A Poem for Easter

“Bums, on Waking” by James Dickey

Bums, on waking,
Do not always find themselves
In gutters with water running over their legs
And the pillow of the curbstone
Turning hard as sleep drains from it.
Mostly, they do not know

But hope for where they shall come to.
The opening of the eye is precious,

And the shape of the body also,
Lying as it has fallen,
Disdainfully crumpling earthward
Out of alcohol.
Drunken under their eyelids
Like children sleeping toward Christmas,

They wait for the light to shine
Wherever it may decide.

Often it brings them staring
Through glass in the rich part of town,
Where the forms of humanized wax
Are arrested in midstride
With their heads turned, and dressed
By force. This is ordinary, and has come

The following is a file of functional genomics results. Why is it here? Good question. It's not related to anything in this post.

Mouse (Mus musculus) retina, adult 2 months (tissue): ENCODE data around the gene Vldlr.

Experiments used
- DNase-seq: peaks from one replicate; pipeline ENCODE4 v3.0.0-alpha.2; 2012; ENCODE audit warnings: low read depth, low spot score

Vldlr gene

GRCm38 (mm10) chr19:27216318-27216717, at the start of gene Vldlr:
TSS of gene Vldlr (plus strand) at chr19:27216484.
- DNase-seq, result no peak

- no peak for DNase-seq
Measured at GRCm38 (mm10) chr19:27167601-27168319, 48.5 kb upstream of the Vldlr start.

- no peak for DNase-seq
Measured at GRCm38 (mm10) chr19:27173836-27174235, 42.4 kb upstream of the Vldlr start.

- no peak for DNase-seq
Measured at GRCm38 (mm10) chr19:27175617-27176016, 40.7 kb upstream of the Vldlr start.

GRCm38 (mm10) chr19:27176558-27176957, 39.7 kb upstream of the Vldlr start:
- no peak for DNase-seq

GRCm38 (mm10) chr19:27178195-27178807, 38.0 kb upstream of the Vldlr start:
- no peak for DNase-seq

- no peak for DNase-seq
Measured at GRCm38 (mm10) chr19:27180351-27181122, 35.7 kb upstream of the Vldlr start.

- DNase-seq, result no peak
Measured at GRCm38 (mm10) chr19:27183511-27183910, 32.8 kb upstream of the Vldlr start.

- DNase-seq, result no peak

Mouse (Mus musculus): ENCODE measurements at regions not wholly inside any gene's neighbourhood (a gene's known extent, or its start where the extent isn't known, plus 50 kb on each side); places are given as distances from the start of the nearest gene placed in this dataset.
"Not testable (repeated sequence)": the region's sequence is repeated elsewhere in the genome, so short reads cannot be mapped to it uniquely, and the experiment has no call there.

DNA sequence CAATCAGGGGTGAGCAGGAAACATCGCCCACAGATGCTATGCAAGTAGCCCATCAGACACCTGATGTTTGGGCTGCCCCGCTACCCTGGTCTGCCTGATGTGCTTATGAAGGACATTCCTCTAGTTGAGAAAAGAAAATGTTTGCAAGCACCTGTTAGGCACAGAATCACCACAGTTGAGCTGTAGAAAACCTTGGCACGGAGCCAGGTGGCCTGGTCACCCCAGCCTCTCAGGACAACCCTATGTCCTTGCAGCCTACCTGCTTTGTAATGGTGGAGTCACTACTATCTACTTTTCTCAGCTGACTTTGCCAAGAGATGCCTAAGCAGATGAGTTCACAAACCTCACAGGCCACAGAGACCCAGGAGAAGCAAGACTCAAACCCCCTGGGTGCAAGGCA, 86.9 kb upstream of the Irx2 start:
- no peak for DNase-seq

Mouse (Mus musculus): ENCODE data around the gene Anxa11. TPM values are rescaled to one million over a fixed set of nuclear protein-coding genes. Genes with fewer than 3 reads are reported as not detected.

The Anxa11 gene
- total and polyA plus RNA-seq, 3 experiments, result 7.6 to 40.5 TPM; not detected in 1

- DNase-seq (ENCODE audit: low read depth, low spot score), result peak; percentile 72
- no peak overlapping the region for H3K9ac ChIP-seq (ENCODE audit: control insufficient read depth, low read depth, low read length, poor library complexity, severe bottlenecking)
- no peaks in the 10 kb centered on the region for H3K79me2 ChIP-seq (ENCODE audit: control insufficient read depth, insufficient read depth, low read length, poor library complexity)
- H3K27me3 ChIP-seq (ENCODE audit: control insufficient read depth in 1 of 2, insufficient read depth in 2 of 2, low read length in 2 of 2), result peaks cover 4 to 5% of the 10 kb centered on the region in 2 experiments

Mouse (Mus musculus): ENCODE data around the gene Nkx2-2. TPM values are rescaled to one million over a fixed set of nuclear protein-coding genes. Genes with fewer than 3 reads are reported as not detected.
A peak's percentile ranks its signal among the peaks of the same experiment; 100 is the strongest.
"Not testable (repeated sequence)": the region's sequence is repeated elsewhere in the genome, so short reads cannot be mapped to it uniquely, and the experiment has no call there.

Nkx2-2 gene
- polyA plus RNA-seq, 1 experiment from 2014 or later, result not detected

To be disappointing.
They expect and hope for

Something totally other:
That while they staggered last night
For hours, they got clear,
Somehow, of the city; that they
Burst through a hedge, and are lying
In a trampled rose garden,
Pillowed on a bulldog’s side,
A watchdog’s, whose breathing

Is like the earth’s, unforced —
Or that they may, once a year
(Any dawn now), awaken
In church, not on the coffin boards
Of a back pew, or on furnace-room rags,
But on the steps of the altar

Where candles are opening their eyes
With all-seeing light

And the green stained-glass of the windows
Falls on them like sanctified leaves.
Who else has quite the same
Commitment to not being sure
What he shall behold, come from sleep —
A child, a policeman, an effigy?

Who else has died and thus risen?
Never knowing how they have got there,

They might just as well have walked
On water, through walls, out of graves,
Through potter’s fields and through barns,
Through slums where their stony pillows
Refused to harden, because of
Their hope for this morning’s first light,

With water moving over their legs
More like living cover than it is.